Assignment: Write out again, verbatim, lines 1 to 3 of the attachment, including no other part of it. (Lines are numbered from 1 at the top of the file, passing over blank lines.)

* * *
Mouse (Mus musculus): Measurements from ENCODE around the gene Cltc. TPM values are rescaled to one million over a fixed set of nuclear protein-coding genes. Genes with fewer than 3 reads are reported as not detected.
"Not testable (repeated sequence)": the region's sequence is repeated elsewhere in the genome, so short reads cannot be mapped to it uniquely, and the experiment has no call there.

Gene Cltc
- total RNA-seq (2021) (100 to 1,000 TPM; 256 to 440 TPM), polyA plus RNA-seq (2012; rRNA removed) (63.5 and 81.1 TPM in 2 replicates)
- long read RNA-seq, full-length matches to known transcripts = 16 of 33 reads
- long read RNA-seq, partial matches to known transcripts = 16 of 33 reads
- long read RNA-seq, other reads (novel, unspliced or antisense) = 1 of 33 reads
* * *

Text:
Mouse (Mus musculus): Measurements from ENCODE around the gene Cltc. TPM values are rescaled to one million over a fixed set of nuclear protein-coding genes. Genes with fewer than 3 reads are reported as not detected.
"Not testable (repeated sequence)": the region's sequence is repeated elsewhere in the genome, so short reads cannot be mapped to it uniquely, and the experiment has no call there.

Gene Cltc